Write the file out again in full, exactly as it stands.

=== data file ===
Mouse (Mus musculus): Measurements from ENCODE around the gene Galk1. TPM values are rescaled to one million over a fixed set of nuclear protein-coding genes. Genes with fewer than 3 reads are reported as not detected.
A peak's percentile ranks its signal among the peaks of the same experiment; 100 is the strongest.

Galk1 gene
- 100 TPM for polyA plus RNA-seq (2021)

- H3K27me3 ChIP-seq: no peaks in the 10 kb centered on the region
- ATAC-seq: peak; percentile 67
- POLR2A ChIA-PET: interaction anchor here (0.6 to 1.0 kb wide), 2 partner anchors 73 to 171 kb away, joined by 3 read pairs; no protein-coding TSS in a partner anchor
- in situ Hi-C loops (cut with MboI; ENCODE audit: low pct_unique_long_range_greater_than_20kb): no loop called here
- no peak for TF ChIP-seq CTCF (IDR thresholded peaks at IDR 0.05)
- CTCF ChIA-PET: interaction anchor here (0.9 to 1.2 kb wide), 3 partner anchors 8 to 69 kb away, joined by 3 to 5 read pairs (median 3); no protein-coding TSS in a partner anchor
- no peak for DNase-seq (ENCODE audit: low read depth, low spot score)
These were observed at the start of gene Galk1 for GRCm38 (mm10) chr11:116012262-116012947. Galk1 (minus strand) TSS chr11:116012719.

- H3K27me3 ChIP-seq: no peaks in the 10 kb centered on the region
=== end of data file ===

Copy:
Mouse (Mus musculus): Measurements from ENCODE around the gene Galk1. TPM values are rescaled to one million over a fixed set of nuclear protein-coding genes. Genes with fewer than 3 reads are reported as not detected.
A peak's percentile ranks its signal among the peaks of the same experiment; 100 is the strongest.

Galk1 gene
- 100 TPM for polyA plus RNA-seq (2021)

- H3K27me3 ChIP-seq: no peaks in the 10 kb centered on the region
- ATAC-seq: peak; percentile 67
- POLR2A ChIA-PET: interaction anchor here (0.6 to 1.0 kb wide), 2 partner anchors 73 to 171 kb away, joined by 3 read pairs; no protein-coding TSS in a partner anchor
- in situ Hi-C loops (cut with MboI; ENCODE audit: low pct_unique_long_range_greater_than_20kb): no loop called here
- no peak for TF ChIP-seq CTCF (IDR thresholded peaks at IDR 0.05)
- CTCF ChIA-PET: interaction anchor here (0.9 to 1.2 kb wide), 3 partner anchors 8 to 69 kb away, joined by 3 to 5 read pairs (median 3); no protein-coding TSS in a partner anchor
- no peak for DNase-seq (ENCODE audit: low read depth, low spot score)
These were observed at the start of gene Galk1 for GRCm38 (mm10) chr11:116012262-116012947. Galk1 (minus strand) TSS chr11:116012719.

- H3K27me3 ChIP-seq: no peaks in the 10 kb centered on the region